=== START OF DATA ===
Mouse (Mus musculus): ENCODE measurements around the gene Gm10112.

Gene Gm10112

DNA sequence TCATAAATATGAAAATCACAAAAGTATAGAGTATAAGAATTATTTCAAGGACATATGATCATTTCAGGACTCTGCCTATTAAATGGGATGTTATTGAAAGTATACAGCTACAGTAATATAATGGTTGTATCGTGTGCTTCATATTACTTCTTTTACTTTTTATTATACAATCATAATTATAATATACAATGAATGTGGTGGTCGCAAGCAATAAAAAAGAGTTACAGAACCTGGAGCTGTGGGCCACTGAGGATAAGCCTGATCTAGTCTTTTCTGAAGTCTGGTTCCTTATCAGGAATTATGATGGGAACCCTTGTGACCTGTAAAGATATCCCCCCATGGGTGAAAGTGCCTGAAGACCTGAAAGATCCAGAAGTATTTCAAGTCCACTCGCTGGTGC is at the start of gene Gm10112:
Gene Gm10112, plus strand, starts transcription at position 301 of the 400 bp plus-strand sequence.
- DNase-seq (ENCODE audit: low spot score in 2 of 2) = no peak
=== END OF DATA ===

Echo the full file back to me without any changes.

Mouse (Mus musculus): ENCODE measurements around the gene Gm10112.

Gene Gm10112

DNA sequence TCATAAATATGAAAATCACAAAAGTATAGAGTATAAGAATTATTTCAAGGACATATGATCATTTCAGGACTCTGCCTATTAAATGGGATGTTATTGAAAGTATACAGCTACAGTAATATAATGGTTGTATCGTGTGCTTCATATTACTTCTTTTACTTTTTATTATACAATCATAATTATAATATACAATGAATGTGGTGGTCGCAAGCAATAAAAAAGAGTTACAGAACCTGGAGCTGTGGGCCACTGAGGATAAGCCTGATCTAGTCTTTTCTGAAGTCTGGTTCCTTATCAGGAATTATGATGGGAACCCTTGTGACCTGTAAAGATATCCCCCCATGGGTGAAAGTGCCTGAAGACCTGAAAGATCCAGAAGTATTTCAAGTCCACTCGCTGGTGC is at the start of gene Gm10112:
Gene Gm10112, plus strand, starts transcription at position 301 of the 400 bp plus-strand sequence.
- DNase-seq (ENCODE audit: low spot score in 2 of 2) = no peak